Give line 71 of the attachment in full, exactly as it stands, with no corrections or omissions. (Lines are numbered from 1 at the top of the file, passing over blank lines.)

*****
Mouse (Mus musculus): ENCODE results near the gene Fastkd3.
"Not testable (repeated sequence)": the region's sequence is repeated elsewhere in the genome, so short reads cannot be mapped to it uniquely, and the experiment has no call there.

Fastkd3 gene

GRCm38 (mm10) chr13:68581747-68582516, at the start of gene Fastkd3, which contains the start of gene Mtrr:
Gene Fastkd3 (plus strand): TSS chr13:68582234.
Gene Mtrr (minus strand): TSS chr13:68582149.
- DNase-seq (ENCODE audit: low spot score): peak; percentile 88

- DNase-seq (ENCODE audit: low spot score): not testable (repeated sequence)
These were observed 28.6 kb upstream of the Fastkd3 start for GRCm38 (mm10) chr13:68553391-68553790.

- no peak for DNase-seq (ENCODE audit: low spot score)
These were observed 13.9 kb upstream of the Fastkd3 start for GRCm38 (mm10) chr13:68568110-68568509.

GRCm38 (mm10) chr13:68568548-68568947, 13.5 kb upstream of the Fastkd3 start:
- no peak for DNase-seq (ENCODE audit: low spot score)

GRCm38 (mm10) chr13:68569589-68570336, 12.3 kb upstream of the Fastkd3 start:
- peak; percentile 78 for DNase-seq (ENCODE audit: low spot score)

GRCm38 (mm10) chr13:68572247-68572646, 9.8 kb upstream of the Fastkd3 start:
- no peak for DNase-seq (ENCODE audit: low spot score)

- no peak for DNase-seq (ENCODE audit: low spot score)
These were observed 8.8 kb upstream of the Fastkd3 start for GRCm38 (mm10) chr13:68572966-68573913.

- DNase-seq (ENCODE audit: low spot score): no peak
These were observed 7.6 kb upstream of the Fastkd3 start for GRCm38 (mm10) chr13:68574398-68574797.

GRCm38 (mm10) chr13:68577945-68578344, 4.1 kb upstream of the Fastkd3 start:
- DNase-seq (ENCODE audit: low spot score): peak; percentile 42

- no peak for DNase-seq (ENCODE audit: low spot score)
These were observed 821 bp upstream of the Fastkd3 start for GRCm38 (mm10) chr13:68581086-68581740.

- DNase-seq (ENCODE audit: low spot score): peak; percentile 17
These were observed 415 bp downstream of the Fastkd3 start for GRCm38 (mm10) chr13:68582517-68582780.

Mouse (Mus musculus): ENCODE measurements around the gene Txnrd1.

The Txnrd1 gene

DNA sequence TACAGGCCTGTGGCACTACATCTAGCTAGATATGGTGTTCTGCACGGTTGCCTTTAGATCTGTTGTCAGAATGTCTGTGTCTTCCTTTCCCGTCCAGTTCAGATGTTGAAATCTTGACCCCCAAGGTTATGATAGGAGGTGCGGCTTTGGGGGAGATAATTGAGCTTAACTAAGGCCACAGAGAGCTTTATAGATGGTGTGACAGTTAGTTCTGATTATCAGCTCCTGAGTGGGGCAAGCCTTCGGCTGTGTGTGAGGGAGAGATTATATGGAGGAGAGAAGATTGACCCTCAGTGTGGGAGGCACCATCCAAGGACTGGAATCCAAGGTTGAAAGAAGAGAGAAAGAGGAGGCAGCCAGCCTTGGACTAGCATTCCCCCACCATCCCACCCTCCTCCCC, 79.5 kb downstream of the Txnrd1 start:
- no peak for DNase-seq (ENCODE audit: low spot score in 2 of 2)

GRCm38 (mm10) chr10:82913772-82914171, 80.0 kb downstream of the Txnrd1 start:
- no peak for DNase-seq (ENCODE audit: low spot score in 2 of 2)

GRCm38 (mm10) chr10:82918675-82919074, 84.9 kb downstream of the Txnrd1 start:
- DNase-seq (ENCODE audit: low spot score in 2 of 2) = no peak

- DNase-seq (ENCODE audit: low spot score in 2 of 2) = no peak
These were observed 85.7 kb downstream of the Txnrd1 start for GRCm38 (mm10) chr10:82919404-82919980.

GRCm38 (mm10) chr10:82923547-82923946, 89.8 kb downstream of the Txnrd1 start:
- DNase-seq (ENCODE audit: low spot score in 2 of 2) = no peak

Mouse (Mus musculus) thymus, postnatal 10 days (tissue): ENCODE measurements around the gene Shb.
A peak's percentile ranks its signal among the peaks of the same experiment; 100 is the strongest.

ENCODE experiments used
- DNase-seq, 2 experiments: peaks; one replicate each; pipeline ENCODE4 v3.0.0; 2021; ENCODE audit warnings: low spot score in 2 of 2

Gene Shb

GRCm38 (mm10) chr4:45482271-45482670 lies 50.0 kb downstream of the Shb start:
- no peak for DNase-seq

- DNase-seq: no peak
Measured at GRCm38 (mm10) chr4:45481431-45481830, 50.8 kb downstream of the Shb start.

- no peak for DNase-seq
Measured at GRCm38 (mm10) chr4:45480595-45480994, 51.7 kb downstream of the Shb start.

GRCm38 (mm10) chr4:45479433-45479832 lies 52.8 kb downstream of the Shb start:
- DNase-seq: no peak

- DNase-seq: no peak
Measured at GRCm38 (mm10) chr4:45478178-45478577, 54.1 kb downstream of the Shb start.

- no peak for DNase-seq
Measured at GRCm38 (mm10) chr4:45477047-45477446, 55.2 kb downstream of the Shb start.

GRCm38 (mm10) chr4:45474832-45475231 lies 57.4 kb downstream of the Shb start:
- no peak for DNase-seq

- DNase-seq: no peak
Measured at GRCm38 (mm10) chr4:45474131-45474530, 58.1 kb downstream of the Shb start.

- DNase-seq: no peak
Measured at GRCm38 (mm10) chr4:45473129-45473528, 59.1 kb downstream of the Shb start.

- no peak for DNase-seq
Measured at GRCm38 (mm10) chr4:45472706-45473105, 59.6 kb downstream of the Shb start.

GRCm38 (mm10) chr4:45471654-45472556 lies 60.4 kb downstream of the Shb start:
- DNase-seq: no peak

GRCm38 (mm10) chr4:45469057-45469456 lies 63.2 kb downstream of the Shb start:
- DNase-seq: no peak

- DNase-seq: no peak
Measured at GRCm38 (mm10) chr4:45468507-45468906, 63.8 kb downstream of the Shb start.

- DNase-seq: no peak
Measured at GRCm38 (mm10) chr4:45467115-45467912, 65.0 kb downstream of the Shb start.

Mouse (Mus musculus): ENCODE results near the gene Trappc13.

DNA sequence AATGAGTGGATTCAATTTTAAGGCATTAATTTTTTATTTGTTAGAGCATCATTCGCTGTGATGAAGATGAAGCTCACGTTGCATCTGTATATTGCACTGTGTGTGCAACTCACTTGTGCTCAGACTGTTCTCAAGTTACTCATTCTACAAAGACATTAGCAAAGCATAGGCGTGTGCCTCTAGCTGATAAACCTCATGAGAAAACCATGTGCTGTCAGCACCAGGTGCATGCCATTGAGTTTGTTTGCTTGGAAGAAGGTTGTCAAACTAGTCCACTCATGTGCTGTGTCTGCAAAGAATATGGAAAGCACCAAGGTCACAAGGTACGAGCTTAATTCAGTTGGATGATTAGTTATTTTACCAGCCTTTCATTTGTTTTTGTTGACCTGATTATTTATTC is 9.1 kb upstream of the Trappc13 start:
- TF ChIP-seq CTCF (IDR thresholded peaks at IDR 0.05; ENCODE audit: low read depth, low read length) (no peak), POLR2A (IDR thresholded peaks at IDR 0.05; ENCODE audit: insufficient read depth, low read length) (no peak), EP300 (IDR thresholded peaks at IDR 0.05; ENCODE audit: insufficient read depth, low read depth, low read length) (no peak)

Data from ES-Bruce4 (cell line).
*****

- DNase-seq: no peak